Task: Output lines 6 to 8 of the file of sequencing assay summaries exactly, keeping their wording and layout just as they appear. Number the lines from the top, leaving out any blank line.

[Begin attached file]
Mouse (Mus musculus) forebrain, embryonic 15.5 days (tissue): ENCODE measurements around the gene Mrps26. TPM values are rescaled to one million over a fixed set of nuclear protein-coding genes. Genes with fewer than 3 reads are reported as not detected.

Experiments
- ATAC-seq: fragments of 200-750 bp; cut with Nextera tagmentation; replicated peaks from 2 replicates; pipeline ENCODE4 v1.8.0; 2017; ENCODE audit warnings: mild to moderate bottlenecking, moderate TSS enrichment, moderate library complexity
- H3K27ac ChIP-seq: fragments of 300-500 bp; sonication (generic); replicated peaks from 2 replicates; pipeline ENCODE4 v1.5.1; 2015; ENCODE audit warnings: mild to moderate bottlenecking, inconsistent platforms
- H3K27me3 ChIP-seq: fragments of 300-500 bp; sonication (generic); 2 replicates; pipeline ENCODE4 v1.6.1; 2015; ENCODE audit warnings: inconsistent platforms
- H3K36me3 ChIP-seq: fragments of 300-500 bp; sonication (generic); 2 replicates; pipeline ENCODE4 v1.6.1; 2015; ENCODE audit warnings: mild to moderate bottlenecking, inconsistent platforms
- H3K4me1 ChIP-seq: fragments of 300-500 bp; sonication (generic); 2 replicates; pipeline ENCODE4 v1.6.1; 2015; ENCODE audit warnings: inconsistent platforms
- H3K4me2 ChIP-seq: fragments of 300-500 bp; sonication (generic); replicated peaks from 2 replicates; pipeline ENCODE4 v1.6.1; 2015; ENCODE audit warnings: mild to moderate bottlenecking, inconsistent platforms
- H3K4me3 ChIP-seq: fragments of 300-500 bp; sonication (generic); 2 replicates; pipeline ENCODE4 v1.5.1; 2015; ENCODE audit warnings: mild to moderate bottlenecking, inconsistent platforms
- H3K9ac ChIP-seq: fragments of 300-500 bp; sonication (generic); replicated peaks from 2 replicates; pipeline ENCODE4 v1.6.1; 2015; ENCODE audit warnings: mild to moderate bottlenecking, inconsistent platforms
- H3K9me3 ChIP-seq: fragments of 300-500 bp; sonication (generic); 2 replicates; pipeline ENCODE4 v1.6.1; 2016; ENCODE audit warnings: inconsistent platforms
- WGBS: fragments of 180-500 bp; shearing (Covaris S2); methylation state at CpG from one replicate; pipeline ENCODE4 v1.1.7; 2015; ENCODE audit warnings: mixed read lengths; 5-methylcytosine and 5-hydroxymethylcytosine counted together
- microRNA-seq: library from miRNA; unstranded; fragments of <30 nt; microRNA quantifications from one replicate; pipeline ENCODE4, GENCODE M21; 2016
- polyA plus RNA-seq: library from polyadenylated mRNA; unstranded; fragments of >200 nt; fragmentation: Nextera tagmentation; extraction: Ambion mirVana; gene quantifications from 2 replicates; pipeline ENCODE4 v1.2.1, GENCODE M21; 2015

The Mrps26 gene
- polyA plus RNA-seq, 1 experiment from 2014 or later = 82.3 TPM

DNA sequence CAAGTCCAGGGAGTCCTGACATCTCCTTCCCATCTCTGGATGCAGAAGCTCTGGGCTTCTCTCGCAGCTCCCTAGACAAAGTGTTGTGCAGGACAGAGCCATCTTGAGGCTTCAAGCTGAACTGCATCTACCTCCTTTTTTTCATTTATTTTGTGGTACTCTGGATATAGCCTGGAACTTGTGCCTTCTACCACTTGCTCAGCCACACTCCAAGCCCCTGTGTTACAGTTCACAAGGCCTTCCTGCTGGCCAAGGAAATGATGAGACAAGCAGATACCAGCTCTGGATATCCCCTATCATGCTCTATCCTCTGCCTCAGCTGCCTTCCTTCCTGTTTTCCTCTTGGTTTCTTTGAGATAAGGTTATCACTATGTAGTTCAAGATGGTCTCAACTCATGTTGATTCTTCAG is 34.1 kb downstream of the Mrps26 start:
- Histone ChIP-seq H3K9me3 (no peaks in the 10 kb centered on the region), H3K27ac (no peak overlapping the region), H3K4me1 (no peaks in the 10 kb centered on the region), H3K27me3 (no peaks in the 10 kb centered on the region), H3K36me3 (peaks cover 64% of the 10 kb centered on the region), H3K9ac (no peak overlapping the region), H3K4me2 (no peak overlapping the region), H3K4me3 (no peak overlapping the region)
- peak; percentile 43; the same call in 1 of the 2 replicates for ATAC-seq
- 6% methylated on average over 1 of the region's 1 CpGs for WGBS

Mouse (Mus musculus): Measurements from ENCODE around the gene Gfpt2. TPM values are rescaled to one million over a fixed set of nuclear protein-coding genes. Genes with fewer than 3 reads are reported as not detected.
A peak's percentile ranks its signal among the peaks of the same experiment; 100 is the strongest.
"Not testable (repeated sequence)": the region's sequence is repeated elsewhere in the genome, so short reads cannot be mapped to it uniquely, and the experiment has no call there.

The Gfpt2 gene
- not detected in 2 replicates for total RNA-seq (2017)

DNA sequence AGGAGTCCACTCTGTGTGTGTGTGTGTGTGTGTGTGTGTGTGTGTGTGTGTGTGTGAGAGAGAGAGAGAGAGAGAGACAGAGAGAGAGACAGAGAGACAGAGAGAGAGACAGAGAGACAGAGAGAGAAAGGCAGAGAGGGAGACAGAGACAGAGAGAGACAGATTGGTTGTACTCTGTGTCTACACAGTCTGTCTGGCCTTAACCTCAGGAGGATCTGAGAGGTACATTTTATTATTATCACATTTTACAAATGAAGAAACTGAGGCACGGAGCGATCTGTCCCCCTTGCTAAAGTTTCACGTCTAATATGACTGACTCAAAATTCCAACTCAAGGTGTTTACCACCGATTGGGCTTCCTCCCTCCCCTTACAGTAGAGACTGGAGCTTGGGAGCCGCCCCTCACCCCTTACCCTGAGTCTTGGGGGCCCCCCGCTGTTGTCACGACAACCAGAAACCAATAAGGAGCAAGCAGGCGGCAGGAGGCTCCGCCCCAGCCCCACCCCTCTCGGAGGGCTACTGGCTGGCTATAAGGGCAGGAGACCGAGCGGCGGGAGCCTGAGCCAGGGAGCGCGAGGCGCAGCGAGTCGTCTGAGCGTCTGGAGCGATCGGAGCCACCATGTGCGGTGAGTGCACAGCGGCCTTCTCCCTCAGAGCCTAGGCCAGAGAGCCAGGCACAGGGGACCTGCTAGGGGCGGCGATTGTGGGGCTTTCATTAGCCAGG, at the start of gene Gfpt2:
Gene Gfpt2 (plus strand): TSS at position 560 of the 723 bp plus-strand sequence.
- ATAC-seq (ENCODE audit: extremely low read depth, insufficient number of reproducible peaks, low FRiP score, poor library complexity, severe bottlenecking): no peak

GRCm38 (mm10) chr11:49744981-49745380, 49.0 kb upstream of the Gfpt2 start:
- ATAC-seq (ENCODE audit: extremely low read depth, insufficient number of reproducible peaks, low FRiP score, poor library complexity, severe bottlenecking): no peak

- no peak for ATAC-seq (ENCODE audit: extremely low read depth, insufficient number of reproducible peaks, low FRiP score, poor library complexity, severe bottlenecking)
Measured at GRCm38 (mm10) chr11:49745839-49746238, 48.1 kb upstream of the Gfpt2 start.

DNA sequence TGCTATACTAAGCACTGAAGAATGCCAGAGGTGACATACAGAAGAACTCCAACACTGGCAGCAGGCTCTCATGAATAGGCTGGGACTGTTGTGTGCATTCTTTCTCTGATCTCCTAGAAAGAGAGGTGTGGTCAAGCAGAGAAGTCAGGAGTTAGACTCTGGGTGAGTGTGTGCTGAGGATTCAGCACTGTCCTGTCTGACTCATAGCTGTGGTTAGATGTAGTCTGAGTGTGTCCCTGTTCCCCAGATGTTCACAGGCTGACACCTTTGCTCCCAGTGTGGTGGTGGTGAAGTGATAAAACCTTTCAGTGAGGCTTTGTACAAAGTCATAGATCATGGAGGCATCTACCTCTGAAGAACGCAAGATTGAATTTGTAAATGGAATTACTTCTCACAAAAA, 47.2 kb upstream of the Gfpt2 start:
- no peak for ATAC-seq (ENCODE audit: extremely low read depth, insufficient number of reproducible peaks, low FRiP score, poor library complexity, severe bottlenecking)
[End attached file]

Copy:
- H3K36me3 ChIP-seq: fragments of 300-500 bp; sonication (generic); 2 replicates; pipeline ENCODE4 v1.6.1; 2015; ENCODE audit warnings: mild to moderate bottlenecking, inconsistent platforms
- H3K4me1 ChIP-seq: fragments of 300-500 bp; sonication (generic); 2 replicates; pipeline ENCODE4 v1.6.1; 2015; ENCODE audit warnings: inconsistent platforms
- H3K4me2 ChIP-seq: fragments of 300-500 bp; sonication (generic); replicated peaks from 2 replicates; pipeline ENCODE4 v1.6.1; 2015; ENCODE audit warnings: mild to moderate bottlenecking, inconsistent platforms